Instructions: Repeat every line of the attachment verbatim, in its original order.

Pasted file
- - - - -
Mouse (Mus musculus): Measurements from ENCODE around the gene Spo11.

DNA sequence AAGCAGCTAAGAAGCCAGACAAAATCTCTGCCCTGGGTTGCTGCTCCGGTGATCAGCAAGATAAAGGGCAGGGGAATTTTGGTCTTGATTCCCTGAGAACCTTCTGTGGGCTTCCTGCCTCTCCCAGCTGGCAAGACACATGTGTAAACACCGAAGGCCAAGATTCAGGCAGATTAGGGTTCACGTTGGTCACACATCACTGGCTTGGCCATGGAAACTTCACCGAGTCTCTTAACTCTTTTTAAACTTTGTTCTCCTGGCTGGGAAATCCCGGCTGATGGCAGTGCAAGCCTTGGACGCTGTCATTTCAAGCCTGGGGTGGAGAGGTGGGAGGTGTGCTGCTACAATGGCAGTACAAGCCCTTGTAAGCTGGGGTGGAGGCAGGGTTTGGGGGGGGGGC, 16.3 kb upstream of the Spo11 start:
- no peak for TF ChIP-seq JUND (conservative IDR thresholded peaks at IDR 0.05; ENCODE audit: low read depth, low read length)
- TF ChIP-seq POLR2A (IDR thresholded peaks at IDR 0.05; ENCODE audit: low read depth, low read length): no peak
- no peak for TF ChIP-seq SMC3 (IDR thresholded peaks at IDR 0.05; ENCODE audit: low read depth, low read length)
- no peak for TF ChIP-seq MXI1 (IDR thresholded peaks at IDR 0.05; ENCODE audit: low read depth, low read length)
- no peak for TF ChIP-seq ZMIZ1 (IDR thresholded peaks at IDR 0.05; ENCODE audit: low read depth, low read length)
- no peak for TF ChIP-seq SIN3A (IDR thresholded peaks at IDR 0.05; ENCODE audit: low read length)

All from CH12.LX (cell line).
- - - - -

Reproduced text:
Mouse (Mus musculus): Measurements from ENCODE around the gene Spo11.

DNA sequence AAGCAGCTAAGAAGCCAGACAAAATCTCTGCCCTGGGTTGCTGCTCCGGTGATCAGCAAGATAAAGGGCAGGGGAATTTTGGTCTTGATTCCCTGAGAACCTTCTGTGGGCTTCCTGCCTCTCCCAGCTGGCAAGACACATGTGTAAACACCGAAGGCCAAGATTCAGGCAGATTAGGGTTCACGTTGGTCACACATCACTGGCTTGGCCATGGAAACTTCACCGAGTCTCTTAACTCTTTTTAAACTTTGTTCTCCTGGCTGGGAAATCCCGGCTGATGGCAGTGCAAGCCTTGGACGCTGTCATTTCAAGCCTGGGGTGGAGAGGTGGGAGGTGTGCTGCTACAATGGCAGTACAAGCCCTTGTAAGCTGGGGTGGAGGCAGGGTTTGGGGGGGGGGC, 16.3 kb upstream of the Spo11 start:
- no peak for TF ChIP-seq JUND (conservative IDR thresholded peaks at IDR 0.05; ENCODE audit: low read depth, low read length)
- TF ChIP-seq POLR2A (IDR thresholded peaks at IDR 0.05; ENCODE audit: low read depth, low read length): no peak
- no peak for TF ChIP-seq SMC3 (IDR thresholded peaks at IDR 0.05; ENCODE audit: low read depth, low read length)
- no peak for TF ChIP-seq MXI1 (IDR thresholded peaks at IDR 0.05; ENCODE audit: low read depth, low read length)
- no peak for TF ChIP-seq ZMIZ1 (IDR thresholded peaks at IDR 0.05; ENCODE audit: low read depth, low read length)
- no peak for TF ChIP-seq SIN3A (IDR thresholded peaks at IDR 0.05; ENCODE audit: low read length)

All from CH12.LX (cell line).